Q. How do I know if I’m getting dehydrated?

A. One of the earliest signs is darkened urine. So keep an eye on the color. Other signs, like dizziness or a dry mouth, may come early or late. Urine color is more consistent. Notice what it looks like normally. If it starts getting darker, your kidneys are trying to conserve water. That’s a good clue to drink up.

Q. I hate sweating.

A. That’s not a question. But embrace that sweat. Your body’s trying to cool you off through evaporation. Don’t wipe it all off unless you’re going into the air conditioning.

On the other hand, sweat that drips off your body is not helping the cooling a bit. So, you can certainly wipe some off if it makes you more comfortable.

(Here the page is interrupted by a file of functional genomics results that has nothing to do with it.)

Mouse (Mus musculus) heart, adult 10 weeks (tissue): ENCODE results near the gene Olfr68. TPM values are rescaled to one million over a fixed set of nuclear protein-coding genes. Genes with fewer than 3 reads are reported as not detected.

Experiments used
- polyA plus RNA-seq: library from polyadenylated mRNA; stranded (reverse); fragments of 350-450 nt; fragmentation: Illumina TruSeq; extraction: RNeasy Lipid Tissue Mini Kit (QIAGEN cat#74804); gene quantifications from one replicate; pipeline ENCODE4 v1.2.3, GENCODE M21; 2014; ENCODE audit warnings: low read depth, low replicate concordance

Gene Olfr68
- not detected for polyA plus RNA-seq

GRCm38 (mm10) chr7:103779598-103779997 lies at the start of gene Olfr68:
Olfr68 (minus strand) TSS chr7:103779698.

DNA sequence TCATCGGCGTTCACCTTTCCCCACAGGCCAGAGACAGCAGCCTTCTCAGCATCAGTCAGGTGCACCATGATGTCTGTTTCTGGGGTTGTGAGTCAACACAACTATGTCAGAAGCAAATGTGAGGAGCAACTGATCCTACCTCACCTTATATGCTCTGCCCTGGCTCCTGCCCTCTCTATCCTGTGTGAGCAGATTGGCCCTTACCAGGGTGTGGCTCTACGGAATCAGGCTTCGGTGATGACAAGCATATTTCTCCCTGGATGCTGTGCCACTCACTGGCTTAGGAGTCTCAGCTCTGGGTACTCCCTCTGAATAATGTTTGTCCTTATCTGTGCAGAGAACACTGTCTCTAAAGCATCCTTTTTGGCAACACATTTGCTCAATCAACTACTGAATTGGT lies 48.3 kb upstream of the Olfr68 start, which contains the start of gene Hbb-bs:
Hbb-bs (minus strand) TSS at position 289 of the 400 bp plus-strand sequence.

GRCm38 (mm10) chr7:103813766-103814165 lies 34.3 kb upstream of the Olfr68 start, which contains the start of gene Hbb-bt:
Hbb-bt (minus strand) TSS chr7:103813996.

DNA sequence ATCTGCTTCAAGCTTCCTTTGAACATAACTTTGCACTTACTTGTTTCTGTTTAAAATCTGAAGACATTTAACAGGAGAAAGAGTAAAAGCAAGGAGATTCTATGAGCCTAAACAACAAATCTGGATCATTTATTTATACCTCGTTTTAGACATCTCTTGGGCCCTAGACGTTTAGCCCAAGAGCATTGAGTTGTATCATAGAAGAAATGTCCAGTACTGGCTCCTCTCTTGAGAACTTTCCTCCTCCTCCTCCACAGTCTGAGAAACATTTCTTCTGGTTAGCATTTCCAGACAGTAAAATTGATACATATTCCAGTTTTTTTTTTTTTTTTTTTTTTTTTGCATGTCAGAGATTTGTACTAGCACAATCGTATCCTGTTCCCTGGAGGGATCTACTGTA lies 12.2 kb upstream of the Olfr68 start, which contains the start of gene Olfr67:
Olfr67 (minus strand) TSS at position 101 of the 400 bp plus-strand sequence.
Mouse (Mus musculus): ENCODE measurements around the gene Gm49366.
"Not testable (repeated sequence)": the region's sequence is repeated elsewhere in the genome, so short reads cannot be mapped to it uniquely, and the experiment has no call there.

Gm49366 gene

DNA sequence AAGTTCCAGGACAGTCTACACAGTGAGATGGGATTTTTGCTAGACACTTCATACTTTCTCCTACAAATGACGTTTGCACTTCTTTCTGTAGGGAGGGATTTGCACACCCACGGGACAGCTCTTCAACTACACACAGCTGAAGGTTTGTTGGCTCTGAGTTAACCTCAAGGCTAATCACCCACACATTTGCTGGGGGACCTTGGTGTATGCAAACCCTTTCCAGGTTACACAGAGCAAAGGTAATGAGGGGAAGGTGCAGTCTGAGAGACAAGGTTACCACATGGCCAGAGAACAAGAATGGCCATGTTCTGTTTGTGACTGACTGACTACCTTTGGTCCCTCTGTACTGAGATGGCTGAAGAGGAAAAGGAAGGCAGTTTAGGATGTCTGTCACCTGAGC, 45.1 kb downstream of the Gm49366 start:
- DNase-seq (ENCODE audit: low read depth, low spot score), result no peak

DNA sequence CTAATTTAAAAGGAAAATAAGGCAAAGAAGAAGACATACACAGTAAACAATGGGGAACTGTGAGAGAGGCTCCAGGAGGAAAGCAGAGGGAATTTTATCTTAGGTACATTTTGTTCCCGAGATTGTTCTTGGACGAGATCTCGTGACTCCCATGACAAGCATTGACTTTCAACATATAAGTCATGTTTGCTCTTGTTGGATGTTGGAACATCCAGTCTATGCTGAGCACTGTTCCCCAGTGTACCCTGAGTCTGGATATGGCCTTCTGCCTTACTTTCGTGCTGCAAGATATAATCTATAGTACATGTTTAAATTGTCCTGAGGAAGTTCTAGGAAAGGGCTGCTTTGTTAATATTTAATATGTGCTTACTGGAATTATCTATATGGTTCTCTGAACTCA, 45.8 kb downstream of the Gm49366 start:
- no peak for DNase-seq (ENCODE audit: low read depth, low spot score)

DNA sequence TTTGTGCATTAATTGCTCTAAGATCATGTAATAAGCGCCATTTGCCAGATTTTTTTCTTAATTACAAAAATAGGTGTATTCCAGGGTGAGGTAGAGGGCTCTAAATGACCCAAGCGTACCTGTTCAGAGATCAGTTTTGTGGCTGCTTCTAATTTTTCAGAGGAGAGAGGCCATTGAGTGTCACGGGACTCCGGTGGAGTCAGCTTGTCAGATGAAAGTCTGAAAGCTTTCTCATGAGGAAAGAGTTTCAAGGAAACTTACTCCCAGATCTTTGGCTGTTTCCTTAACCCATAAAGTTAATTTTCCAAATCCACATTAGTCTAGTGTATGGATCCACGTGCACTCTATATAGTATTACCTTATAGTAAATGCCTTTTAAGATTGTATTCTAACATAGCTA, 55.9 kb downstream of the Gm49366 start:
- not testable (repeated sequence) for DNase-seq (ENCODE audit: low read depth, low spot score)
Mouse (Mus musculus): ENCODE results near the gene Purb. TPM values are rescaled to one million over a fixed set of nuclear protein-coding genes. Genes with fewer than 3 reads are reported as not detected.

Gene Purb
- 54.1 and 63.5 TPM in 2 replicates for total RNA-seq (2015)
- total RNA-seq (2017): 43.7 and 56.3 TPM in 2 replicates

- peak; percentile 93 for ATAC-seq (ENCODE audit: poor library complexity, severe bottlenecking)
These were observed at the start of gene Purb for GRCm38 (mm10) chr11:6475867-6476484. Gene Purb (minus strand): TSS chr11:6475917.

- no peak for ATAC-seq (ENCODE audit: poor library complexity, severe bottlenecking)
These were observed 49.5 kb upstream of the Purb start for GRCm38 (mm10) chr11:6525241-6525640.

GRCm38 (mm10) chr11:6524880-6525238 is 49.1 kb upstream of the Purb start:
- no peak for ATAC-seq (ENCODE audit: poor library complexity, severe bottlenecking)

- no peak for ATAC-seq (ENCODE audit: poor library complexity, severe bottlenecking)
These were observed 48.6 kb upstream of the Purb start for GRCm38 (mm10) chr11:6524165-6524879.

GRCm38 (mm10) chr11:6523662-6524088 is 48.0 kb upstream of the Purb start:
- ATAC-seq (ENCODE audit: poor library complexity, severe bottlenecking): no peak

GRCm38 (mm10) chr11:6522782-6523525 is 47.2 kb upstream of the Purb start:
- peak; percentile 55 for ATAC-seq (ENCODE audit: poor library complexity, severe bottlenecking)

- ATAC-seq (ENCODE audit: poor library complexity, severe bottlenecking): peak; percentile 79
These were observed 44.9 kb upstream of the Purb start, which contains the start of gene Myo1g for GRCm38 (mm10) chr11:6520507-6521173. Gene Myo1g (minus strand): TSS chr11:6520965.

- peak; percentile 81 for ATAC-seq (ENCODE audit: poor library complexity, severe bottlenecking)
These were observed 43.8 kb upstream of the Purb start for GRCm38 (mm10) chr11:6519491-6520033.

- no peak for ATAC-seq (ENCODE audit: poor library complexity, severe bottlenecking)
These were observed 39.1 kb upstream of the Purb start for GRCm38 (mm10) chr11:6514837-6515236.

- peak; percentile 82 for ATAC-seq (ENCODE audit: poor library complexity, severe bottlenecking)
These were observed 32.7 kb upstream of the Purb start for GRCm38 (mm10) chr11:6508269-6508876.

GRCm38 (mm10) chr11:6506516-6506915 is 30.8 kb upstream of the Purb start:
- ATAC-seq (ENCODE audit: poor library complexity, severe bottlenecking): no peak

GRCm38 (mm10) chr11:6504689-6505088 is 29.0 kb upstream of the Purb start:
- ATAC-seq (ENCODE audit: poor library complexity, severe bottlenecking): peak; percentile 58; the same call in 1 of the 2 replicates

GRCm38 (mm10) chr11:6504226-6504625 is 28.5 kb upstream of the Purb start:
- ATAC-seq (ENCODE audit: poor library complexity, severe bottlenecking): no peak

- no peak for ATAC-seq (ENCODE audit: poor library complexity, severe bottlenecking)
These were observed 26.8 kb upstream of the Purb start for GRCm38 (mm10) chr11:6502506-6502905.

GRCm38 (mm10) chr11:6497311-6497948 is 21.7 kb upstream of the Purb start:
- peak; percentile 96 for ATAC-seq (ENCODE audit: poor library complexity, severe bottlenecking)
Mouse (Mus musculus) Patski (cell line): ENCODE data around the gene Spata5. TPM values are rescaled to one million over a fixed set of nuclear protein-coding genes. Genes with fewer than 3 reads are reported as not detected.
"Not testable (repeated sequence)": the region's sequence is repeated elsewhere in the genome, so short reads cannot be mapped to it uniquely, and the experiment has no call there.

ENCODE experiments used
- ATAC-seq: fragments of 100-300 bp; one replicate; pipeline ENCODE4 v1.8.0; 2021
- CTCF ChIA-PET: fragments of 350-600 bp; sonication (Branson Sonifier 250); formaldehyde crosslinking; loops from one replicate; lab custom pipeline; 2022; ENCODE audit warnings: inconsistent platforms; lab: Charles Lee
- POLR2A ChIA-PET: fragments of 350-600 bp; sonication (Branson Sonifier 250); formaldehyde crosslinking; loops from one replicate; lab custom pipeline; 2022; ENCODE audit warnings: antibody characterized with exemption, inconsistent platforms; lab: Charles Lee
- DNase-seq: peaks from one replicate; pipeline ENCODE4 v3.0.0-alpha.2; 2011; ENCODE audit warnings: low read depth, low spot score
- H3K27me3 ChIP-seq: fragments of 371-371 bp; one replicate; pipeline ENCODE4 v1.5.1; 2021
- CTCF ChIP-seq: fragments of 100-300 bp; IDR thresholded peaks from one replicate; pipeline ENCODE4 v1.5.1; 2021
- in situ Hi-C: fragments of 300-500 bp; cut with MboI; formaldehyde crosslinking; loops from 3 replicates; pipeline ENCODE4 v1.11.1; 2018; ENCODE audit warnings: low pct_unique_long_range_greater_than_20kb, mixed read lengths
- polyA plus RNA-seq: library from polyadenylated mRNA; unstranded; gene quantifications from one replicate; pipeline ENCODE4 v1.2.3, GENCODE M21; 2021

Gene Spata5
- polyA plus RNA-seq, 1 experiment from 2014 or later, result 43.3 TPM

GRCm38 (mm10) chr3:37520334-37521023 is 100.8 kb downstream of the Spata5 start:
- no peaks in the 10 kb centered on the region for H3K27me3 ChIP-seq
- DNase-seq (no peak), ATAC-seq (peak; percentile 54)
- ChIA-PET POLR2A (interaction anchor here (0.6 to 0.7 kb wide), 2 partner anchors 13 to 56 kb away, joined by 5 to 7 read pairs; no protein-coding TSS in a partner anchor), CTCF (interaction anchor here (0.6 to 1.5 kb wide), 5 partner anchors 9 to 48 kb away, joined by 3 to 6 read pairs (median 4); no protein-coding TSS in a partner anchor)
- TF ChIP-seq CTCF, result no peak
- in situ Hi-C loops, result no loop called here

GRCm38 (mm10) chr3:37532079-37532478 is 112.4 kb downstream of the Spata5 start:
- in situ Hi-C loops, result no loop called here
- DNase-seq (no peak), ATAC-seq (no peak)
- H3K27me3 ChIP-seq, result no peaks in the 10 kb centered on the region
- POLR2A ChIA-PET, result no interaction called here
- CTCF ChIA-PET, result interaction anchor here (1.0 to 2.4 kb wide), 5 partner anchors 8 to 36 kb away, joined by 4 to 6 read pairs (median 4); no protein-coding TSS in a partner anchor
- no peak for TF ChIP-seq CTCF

Q. I read on the Internet that drinking a hot beverage will cool me off quicker. True?

A. Don’t believe this claim. At least not for when you’re out in the heat.

The theory goes that drinking hot beverages eating or hot food heats your core body temperature, which triggers you to sweat. And sweating cools you off. So you get an early start on sweating and cool off quicker.

The big problem is that, as claimed, you’re heating up your core body temperature. And that temperature affects whether your organs work.

If you’re hot, making the core hotter is exactly what you don’t want do. When your core gets too hot, your organs stop working, and so do all your body’s methods of trying to cool you off. At that point you’re having a heatstroke.

Q. I also heard that drinking an ice-cold beverage can cause stomach cramps. True?

A. In some people, yes. So cool, rather than ice cold, is the way to go for most. At minimum, you should be able to put a drink in the shade and get it down to air temperature.